That’s how many individuals the Department of Defense continues to detain at the Guantánamo Bay Naval Base after the recent transfer of 15 detainees to the United Arab Emirates.  Twenty of the remaining detainees have been cleared for transfer.  [Numbers below updated.]  Eight others are awaiting the results of a Periodic Review Board hearing; PRB hearings are scheduled for another three (Aug. 18 and 23, Sept. 8); and two PRB dates are yet to be set.  Criminal charges have been brought against ten; the PRG has denied clearance of 18 more.  Here a helpful list and chart identifying the remaining detainees and their statuses, from the indefatigable Carol Rosenberg.

Because it is likely that the Administration will transfer between 20 and 33 of the remaining detainees, we can expect that the GTMO population of uncharged detainees will be between 18 and 31 come January 20, 2017.

A recent article in the New Yorker is entitled “Why Obama Has Failed to Close Guantánamo.”  It offers a detailed account of how (mostly) career officials at the Department of Defense, who oppose the President’s goal of radically reducing the number of indefinite detainees, have interposed one obstacle after another, for many years, to delay the transfer of detainees from GTMO; how previous Secretaries of Defense have (until recently) been too reluctant to take the steps necessary to permit such transfers; how the President and White House officials have been relatively unsuccessful–until recently–at prompting the Department to move more quickly; and how things are finally moving rather rapidly now, in the final months of the Obama Administration.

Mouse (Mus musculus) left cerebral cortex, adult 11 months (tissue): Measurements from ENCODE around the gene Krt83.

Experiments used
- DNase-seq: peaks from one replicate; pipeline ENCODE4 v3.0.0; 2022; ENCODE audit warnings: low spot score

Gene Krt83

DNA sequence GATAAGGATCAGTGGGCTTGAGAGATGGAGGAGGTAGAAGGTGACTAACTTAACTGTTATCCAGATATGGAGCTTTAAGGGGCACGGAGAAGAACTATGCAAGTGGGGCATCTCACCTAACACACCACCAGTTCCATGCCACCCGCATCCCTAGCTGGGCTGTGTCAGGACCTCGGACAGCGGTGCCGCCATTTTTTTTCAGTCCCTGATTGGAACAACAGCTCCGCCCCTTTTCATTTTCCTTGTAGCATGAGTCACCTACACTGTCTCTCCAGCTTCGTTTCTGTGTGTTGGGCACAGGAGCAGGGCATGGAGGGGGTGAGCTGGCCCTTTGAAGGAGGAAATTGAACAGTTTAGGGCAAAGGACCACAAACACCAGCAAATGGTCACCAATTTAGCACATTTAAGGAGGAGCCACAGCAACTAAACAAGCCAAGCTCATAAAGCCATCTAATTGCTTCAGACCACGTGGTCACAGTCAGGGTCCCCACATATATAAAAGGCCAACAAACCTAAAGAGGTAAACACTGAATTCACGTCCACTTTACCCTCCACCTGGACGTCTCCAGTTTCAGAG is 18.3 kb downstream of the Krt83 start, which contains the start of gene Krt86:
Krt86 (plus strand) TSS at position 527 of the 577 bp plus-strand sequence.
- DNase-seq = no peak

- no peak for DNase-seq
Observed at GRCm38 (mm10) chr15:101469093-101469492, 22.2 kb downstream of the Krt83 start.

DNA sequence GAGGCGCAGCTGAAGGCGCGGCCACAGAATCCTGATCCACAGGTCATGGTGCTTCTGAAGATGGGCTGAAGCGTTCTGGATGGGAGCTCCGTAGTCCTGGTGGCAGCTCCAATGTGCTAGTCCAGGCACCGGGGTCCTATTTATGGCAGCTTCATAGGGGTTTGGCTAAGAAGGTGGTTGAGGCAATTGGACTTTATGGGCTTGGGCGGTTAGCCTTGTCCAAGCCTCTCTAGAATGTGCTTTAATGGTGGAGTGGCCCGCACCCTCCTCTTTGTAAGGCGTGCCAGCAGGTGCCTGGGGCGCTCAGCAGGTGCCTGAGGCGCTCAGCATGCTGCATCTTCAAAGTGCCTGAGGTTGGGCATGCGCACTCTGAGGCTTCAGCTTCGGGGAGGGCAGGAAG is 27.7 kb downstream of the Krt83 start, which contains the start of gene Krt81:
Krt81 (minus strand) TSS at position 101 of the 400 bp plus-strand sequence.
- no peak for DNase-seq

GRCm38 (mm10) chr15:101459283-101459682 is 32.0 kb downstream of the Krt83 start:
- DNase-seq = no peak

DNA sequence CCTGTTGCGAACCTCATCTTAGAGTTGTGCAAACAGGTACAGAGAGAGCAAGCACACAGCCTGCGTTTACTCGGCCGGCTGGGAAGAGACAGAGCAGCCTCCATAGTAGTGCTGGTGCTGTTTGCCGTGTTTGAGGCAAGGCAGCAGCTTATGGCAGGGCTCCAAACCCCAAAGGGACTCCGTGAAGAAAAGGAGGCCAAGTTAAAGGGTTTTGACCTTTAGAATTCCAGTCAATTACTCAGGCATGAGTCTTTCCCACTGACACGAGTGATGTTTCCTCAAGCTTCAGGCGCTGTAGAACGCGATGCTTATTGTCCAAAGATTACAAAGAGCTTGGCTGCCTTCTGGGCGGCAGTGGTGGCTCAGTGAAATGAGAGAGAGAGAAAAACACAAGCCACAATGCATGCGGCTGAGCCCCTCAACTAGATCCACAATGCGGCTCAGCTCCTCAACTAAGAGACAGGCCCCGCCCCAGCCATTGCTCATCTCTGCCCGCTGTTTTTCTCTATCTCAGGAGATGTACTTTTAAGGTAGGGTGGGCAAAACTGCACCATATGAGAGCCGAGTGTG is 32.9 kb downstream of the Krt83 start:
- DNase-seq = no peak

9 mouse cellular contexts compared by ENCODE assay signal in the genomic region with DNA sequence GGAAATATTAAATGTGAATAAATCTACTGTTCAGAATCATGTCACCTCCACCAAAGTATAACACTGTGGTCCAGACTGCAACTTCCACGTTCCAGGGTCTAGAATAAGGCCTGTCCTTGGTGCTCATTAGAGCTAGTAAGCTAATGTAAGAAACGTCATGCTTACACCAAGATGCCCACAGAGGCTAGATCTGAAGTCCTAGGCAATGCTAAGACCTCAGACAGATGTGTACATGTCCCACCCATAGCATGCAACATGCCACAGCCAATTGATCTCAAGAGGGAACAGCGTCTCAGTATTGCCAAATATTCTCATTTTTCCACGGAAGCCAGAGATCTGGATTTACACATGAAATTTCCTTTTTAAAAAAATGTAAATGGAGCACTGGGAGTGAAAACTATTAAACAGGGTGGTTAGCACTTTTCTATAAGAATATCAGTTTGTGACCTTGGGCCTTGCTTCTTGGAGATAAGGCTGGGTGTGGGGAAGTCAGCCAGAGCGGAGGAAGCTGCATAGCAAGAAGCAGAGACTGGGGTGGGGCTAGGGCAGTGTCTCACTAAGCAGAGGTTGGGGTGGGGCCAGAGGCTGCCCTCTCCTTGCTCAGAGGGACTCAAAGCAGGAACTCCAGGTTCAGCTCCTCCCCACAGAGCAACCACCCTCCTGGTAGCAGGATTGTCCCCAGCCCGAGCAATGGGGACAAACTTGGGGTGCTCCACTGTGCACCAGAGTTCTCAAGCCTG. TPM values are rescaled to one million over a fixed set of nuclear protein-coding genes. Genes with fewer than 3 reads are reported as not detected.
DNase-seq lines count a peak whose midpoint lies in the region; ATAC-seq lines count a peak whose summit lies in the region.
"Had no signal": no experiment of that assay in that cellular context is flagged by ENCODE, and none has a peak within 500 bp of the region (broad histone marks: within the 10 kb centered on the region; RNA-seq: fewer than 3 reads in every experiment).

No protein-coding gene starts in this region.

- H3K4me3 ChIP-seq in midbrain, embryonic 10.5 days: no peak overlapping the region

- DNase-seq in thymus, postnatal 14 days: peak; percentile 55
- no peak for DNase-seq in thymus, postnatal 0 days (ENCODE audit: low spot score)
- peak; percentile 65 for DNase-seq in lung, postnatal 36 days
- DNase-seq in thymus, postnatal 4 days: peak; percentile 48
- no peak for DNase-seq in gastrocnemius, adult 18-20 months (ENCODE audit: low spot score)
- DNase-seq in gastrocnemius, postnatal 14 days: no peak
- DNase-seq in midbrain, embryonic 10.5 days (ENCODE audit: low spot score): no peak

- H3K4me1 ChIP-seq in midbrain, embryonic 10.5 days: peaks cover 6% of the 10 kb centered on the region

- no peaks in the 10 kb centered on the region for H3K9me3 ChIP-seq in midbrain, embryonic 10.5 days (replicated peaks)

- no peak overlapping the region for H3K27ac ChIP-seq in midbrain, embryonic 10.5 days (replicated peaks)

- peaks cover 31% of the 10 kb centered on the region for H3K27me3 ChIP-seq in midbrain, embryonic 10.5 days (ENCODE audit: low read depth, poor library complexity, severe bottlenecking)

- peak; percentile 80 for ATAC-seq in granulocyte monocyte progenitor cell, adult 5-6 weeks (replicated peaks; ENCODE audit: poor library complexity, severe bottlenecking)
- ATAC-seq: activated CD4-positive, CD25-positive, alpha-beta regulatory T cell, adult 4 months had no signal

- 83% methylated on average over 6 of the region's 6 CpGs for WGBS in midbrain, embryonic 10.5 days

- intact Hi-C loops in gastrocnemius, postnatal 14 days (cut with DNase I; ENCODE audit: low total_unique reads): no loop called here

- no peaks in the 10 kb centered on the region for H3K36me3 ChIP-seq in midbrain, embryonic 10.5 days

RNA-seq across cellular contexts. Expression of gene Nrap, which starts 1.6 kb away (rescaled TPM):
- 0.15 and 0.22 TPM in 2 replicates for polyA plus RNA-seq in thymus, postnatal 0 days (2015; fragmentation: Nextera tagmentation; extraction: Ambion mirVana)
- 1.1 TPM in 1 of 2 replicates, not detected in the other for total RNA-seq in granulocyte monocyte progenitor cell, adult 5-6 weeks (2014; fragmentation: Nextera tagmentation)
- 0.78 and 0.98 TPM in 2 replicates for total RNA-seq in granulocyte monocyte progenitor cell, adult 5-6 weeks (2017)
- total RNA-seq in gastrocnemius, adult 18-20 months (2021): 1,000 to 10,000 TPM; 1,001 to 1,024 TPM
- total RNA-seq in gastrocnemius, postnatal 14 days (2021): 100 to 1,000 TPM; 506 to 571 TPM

Even assuming, however, that the account, by Connie Bruck, is accurate (from all I’ve heard, her account is largely correct, even if a few of the details aren’t), what the New Yorker article fails to do is to explain, as its title promises, how the President might have successfully closed Guantanamo before the end of his tenure.

There’s every reason to think that the GTMO population would be precisely the same next January 20, 2017–as explained above, that’ll likely be between 18 and 31 uncharged detainees–even if DOD had not been intransigent, and even if the other Executive branch obstacles Bruck describes had not been present over the past few years.  The effect of those things, in other words, was to delay the reduction in the GTMO numbers, but not to change the eventual total.  That’s no small thing, of course — there has been a very real, and deeply unfortunate, human cost to the delay, and I don’t mean to minimize those costs.  But the DOD obstructionism ultimately did not have a material effect on the composition of the GTMO population at the end of the Obama Administration, or on the fact that the detention facility remains open.

The reason the President can’t close GTMO, as I described earlier in a three-part post (here are Part OnePart Two, and Part Three), is instead nothing more than simple, and unjustifiable, congressional intransigence.

Perhaps after the election, if the population of uncharged detainees is three dozen or fewer–at an annual cost of millions of taxpayer dollars per detainee–Congress will finally find the will and good sense to lift the restrictions on transferring those final few detainees to the United States.  (Such a transfer might even facilitate further prosecution of some of the detainees in Article III courts.  And it would allow for greater access to, and transparency of, the ongoing commissions trials in the United States.)

Only then could GTMO be closed.